One-Year Milestone for the Eagle’s DREAMers Club


Melissa Luna, Writer/Editor/Outreach Coordinator

The Eagle’s DREAMers Club at Mt. San Jacinto College celebrated its first anniversary on March 16 at the EOPS office at Menifee Valley Campus. The celebration featured a banquet, live music, games, piñatas, and a raffle.

The event opened with speeches from faculty and students acknowledging those who have worked hard over the past year to create the club and lay down a foundation for future members to build upon. 

“This club would not exist if it wasn’t for Erika’s work over the past year,” said Thai Pham, EOPS counselor and faculty advisor to the Eagle’s DREAMers Club, of Erika Ramos, an EOPS Professional Expert and fellow faculty advisor. As a counselor, Pham works to connect undocumented students with EOPS resources, such as one-on-one counseling, academic guidance, and book grants.

Photo of Eagle’s DREAMers Club members (Hugo Aguilar)

The Eagle’s DREAMers Club is a student-led organization aiming to create a safe space for students to build community, advocate for one another, and promote a sense of belonging. DREAMers is an affirmative term used to describe undocumented students. The club also welcomes allies who are documented or from mixed-status families.

“All of us came together,” said Caris Sandino, secretary of the Eagle’s DREAMers Club. “We became the community that we wanted to see on campus.”

“I feel like I belong,” said Adriana Uribe Plateros, a diagnostic medical sonography major and vice president of the Eagle’s DREAMers Club. “There are many people that decide not to share their identity, and that’s ok… we are here to be a voice for them.”

The banquet offered a variety of festive foods, including pozole, pizza, a birthday cake, and champurrado.

Photo of Heather Jones and Alma Garfias (Hugo Aguilar)

Monarch butterfly imagery could be seen throughout the event, decorating the photo booth and cake. Upon arrival, attendees were asked to sign a butterfly art frame using their thumbprints to remember the occasion. The monarch butterfly represents DREAMers throughout California colleges and universities. 

The cocooned monarch symbolizes students who are “in the shadows,” said Ramos, a DACA recipient and formerly an undocumented student. Students who find the community and support that they need are illustrated by the monarch breaking out of its cocoon and spreading its wings.

Monarchs also represent undocumented people due to their migratory patterns. They travel across the border between the United States and Mexico.

“Being undocumented is a scary thing,” said Vanessa Sierra, a nursing major and president of the Eagle’s DREAMers Club. “We have a lot of… obstacles out there.” Some of the challenges undocumented students face are the inability to obtain a Social Security number, not qualifying for federal student aid, and, in some states, being barred from obtaining a driver’s license. Undocumented people with an Individual Taxpayer Identification Number can pay taxes but are not authorized to work.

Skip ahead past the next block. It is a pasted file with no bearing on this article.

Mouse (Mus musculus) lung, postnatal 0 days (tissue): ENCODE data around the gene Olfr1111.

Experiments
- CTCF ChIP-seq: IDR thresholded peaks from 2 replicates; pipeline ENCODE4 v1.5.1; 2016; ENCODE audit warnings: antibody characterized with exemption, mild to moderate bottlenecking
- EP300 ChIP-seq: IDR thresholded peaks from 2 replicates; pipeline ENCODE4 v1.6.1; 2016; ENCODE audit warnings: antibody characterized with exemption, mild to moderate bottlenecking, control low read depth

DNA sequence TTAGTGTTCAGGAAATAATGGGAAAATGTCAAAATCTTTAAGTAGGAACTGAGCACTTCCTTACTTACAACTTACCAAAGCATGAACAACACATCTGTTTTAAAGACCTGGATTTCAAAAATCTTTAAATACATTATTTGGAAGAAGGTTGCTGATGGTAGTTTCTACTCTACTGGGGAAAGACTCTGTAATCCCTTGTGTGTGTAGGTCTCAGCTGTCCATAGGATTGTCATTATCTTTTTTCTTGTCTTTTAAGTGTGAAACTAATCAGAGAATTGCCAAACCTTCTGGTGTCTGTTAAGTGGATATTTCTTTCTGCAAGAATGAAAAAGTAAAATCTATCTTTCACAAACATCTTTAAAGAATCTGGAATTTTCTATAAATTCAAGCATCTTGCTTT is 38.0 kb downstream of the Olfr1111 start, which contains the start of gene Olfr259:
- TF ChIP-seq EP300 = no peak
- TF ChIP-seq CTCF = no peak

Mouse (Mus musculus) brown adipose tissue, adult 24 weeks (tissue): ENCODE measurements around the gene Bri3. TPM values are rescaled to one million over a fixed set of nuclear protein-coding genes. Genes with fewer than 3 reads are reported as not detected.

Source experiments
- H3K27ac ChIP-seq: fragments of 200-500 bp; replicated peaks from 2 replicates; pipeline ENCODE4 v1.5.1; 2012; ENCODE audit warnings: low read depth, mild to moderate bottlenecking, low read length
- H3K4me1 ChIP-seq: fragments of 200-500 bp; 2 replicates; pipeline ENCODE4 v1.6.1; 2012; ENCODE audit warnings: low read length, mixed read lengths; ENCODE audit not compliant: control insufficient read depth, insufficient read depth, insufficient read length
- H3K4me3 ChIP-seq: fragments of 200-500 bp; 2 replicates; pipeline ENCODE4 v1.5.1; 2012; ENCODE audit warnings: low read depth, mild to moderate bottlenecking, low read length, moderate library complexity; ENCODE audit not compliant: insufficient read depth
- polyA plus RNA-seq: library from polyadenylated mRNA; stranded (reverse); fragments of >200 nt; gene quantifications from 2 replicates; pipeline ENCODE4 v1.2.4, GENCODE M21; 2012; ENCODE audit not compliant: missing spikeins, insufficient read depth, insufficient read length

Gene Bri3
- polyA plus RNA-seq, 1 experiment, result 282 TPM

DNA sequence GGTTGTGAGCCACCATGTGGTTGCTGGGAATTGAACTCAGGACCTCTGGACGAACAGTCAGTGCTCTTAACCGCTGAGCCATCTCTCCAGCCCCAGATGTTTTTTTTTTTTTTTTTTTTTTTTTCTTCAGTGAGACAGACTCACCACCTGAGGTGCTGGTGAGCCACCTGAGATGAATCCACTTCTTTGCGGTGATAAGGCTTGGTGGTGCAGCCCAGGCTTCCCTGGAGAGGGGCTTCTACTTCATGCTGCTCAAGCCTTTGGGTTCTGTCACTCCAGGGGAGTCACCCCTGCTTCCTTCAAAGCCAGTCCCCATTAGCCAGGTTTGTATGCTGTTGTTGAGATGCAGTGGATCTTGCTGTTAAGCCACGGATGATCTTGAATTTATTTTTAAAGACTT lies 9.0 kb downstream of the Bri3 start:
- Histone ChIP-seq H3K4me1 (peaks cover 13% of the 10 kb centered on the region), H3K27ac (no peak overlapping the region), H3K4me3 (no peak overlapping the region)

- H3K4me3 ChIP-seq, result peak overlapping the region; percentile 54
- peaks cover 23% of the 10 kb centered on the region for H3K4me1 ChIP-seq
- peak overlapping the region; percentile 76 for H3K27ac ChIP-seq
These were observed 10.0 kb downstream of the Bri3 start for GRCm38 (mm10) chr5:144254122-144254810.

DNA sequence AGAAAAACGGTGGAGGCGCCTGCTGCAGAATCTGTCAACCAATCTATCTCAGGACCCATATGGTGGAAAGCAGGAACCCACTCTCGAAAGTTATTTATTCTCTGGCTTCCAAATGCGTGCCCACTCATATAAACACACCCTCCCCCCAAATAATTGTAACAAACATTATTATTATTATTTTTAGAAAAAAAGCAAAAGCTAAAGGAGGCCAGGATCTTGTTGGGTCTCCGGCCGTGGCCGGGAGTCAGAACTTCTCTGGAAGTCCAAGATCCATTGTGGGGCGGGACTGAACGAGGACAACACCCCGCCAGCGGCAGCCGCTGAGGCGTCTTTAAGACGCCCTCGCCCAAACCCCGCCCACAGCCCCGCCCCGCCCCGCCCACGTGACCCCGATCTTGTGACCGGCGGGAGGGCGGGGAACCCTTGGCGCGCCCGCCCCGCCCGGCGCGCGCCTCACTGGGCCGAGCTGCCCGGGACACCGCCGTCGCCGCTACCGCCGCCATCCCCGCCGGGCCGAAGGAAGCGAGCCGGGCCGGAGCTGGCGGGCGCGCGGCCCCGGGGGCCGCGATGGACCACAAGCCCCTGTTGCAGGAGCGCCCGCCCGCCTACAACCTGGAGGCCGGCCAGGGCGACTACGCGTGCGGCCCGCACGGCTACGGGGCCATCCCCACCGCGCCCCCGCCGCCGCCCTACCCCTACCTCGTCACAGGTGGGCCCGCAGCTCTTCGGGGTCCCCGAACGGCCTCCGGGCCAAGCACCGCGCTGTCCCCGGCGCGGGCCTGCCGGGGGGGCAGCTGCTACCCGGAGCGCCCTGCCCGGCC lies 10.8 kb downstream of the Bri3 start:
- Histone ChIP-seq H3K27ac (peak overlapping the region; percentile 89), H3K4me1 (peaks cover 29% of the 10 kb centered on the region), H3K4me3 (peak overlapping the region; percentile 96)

Photo of Adriana Uribe Plateros, Caris Sandino, and Vanessa Sierra (Hugo Aguilar)

“We provide mental health services, we provide a family here. My goal here is to be a voice for those who are scared,” said Sierra.

“We want to focus specifically on mental health because it’s draining to be thinking about your status constantly,” said Ramos. “Once they finish school, where are they heading? How are they going to be able to work?”

Ramos wants to empower students to recognize their potential and build a career and a life from their education at MSJC.

The Eagle’s DREAMers club has launched fundraising initiatives and is collecting donations to fund scholarships for undocumented students. Scholarship funds can help students who are unable to work due to their immigration status to pay for the fees associated with the immigration process.

Dean of Institutional Effectiveness Carlos Tovares attended the anniversary celebration in support of MSJC’s undocumented students. Growing up in South Texas, Tovares saw firsthand the plight of the Mexican immigrant community.

“They all are supportive of the effort to support undocumented students,” said Tovares of the MSJC administration. As part of this support, MSJC dedicates funding for the EOPS program specifically to undocumented students. An UndocuDREAMer’s Affinity Workgroup also exists for staff and faculty who want to become involved.

Photo of Carlos Tovares and Kathy Ponio (Hugo Aguilar)

“This is a sacred space, for all of us… we trust each other,” said Gerardo Ortiz, an EOPS DREAMers counselor who was formerly undocumented. “What has inspired me is just being able to provide as much resources as I can… always providing that safe space because, you know, this community has been attacked, has been mistrusted, so creating that safe space, that unity is… the core of the dreamer’s program.”

Ortiz and his son shared their musical talent as they performed on the accordion and guitar. Before working as a counselor, he spent 20 years touring North America and Central America as a Latinx folk music singer.

Children who attended with their families gleefully helped break two piñatas. The event came to a close after games, a raffle with prizes, and many warm words of gratitude for all those who attended and who have helped to build such a strong community over the past year.

Students can look forward to more events from the Eagle’s DREAMers Club in the future. 

The Eagle’s DREAMers Club meets every other Wednesday on the San Jacinto Campus and online via Zoom at 2 p.m.

For more information, join them on Discord or contact the club directly at [email protected]

For more information on MSJC’s UndocuDREAMers program, click here.